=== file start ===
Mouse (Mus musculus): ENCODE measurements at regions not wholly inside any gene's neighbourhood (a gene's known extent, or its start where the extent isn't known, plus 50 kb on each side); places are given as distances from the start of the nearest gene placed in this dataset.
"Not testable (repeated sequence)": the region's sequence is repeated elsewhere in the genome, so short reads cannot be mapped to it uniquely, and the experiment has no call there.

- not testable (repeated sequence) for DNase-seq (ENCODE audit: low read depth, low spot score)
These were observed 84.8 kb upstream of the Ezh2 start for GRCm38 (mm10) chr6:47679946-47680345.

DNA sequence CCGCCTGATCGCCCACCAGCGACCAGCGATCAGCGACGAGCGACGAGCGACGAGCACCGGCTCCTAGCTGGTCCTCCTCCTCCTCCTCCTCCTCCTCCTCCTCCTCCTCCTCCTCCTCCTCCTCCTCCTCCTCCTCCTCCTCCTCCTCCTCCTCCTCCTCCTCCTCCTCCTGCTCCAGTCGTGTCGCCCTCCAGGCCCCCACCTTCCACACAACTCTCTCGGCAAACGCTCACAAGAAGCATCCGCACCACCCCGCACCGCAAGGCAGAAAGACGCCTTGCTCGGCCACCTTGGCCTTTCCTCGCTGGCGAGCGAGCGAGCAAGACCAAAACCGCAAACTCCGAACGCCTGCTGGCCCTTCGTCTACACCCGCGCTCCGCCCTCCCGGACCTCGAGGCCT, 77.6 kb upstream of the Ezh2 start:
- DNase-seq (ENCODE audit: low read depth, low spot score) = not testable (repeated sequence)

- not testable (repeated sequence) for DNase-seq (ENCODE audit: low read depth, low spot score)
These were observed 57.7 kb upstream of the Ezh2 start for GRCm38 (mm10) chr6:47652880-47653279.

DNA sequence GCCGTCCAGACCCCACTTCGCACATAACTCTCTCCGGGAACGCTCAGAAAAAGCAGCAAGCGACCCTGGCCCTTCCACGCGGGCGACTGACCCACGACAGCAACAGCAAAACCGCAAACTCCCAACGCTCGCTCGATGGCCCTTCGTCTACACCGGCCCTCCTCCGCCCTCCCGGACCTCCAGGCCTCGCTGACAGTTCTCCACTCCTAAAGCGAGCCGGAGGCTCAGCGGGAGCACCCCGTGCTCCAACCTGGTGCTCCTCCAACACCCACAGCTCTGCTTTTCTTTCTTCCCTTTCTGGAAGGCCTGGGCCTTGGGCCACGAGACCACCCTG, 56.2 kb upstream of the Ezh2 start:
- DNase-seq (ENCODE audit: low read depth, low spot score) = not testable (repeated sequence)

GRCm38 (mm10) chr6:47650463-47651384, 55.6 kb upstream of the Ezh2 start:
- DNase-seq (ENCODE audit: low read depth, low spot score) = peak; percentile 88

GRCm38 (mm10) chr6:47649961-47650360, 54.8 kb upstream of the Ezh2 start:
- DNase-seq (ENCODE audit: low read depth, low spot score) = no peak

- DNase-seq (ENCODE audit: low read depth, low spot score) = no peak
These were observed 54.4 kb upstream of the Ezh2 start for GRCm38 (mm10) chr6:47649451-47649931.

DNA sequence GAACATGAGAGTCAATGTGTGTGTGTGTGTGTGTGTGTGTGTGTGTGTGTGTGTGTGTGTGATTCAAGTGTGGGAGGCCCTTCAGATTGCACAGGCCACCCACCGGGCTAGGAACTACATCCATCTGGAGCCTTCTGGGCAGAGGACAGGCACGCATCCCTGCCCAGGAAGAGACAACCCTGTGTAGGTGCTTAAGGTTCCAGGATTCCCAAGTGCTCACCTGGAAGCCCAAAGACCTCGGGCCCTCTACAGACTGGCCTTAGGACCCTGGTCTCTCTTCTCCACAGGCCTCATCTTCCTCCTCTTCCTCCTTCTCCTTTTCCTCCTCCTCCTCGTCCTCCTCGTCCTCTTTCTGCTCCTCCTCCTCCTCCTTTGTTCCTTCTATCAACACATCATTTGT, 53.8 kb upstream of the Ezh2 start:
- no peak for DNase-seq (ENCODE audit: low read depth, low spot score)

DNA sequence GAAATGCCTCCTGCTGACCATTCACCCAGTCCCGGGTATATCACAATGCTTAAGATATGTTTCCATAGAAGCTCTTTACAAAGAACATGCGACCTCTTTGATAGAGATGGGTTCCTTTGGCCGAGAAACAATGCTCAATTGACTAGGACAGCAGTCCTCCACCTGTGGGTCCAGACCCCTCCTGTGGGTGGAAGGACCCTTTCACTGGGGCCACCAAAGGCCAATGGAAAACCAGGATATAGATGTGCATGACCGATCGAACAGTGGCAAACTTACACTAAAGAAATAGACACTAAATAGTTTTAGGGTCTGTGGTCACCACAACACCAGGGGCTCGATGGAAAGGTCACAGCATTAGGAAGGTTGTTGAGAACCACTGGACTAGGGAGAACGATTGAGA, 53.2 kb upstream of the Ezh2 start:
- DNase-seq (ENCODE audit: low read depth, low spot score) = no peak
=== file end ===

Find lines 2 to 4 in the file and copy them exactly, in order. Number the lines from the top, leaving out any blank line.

"Not testable (repeated sequence)": the region's sequence is repeated elsewhere in the genome, so short reads cannot be mapped to it uniquely, and the experiment has no call there.

- not testable (repeated sequence) for DNase-seq (ENCODE audit: low read depth, low spot score)
These were observed 84.8 kb upstream of the Ezh2 start for GRCm38 (mm10) chr6:47679946-47680345.